A year ago, Sobur Dhieu applied for the Tony and Maja Carp Scholarship to support her studying the Bachelor of Arts (BA). At the end of her first year, Sobur tells us about her experience at the University of Melbourne.
It's mid-semester break, and despite semester 2 exams looming, Sobur seems calm and relaxed - especially in her grey University of Melbourne hoodie.
Her parents are originally from South Sudan, but Sobur was born in Kenya and moved to Australia in 2004. The second-eldest of nine children, she comes from a large family. Her youngest sibling turned one this year, and her eldest 21.
"A lot of children equals a lot of responsibility, but my family has always been big on education. They believe that education is a leveller, so no matter if you come from a migrant background, one thing that you can always strive for is to get a good education," she says.
Inspired by her father, who studied while working in a factory job and earned a double masters degree in 2014, Sobur attributes her academic drive to her parents' influence.
While she's currently focusing on English, creative writing and politics, Sobur plans to study law at the Melbourne Law School once she completes her BA. From there, she hopes to forge a career in human rights law, with a focus on migration law and protecting the rights of refugees.
In the meantime, receiving the Tony and Maja Carp Scholarship has been invaluable. The scholarship supports refugees or people from refugee backgrounds from Sudan, South Sudan and Somalia who are enrolling in the Bachelor of Arts. It offers full fee remission as well as up to $30,000 over the three years of the degree.
"It's made a world of difference," says Sobur. "It's like a safety net where I don't have to rely on my parents. It's teaching me a lot about personal responsibility and how to manage my own finances. It's really helped paying for my books, my Myki, and food - just small things that would have cost a lot for my family."
The transition from school to university was not without its challenges, but it also came with some pleasant surprises.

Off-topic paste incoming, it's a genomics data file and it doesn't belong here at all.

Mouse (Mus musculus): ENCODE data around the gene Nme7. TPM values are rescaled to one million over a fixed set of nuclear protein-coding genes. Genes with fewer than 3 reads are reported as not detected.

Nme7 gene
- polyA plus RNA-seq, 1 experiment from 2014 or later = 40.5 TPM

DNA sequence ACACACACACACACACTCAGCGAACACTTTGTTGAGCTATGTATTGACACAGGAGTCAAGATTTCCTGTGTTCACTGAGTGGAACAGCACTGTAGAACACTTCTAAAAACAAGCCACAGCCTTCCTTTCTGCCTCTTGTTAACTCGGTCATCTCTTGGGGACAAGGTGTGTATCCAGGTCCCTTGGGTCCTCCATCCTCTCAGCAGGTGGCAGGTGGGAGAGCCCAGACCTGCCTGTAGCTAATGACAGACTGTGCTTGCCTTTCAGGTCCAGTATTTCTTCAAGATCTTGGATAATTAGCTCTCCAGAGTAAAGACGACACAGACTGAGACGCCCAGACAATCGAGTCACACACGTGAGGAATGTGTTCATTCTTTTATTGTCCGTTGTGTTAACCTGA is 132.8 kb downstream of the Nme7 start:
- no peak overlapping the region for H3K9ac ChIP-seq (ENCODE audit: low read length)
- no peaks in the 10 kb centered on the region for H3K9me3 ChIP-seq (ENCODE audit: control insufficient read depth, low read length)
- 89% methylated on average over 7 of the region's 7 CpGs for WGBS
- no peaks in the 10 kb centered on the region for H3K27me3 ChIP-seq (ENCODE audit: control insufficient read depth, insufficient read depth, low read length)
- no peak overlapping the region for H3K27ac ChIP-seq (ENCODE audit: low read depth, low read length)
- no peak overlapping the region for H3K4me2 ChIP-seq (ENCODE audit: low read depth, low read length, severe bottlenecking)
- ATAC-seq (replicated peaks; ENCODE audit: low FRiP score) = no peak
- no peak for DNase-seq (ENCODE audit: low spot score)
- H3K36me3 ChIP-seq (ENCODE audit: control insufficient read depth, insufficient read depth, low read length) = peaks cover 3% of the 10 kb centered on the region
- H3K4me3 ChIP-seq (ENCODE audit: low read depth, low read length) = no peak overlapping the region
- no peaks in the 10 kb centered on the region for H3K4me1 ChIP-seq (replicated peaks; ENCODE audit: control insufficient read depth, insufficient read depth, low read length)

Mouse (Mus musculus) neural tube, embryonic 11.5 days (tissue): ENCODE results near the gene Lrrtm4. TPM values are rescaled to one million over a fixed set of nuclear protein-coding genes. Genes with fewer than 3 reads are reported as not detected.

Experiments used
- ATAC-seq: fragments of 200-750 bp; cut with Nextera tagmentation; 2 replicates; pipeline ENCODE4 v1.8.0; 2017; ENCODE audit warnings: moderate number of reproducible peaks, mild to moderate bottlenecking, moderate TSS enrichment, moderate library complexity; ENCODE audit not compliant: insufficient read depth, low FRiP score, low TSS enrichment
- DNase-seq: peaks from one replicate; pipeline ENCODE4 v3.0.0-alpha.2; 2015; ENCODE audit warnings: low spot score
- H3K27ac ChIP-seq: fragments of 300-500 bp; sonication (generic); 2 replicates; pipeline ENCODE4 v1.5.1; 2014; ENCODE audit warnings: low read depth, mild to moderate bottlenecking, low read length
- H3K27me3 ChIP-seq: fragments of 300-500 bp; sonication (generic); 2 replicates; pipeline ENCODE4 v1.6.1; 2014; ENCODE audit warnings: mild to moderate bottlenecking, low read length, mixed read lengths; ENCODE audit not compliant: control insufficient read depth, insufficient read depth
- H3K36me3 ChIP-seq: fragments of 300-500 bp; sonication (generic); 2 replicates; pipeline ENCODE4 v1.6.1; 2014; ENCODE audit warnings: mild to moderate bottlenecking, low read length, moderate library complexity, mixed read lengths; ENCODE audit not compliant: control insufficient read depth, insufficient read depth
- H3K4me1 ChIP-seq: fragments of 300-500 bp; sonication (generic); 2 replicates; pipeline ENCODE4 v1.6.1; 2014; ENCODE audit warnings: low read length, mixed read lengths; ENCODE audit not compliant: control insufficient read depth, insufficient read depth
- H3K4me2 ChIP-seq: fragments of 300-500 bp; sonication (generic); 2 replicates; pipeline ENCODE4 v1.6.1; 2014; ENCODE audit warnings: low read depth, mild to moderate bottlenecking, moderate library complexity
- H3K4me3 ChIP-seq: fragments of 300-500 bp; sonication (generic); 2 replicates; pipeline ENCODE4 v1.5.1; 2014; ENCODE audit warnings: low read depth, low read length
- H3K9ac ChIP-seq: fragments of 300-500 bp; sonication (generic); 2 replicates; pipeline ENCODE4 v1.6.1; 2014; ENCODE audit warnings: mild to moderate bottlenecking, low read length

Having attended a small school of only 700 students, the sheer number of people on the University's Parkville campus was initially overwhelming.
"My cohort in Year 12 was only 36, and then I came here and there were 1000 people in my politics class," she explains. "So it's a big step, because of the social aspect. But I found that within my classes, having people with similar interests to me - that's something I've never had before. That's something I'm passionate about."
Although she has now found kindred spirits in her classes, before she started at the University of Melbourne, Sobur was worried she wouldn't fit in.
"I'd heard these stereotypes about rich, stuck-up kids and I thought I would always feel like an outsider. But that's been the opposite of my experience. I'm really blown away by how friendly everyone is - I have met some amazing people who inspire me, and despite its size, Melbourne Uni feels like a community."
In her first semester, Sobur was reading through a weekly newsletter of on-campus events and noticed a call-out for students who had a story to tell relating to racism. It was an advertisement from one of the University of Melbourne's Student Union social groups, People of Colour Department - a group Sobur is now involved in.
"I applied for it, and I told them that I wanted to do a workshop on the 'African Gang Crisis', on debunking some of the myths and providing some context about it," she says. "It was a really interesting experience, and I didn't know that people would be so engaged. The workshop really inspired a lot of people, and I was inspired and encouraged by everyone's contributions."
Has this experience motivated her to do more of this kind of work in the future?
"I’d love to do that. I was scared to do it because it was in my first semester, first year, and I just thought, 'Do I have the confidence?' - because I don't like speaking in public. But through this experience, I felt like I had a voice, and I had a platform."
The Tony and Maja Carp Scholarship was established by Julie and Michael Landvogt in memory of Maja and Tony Carp. Both Maja and Tony came to Australia after the Holocaust, embracing a new life in Victoria. While circumstances meant that they were never able to complete university, the couple valued learning as something that enriches and sustains, and as something that can never be taken away.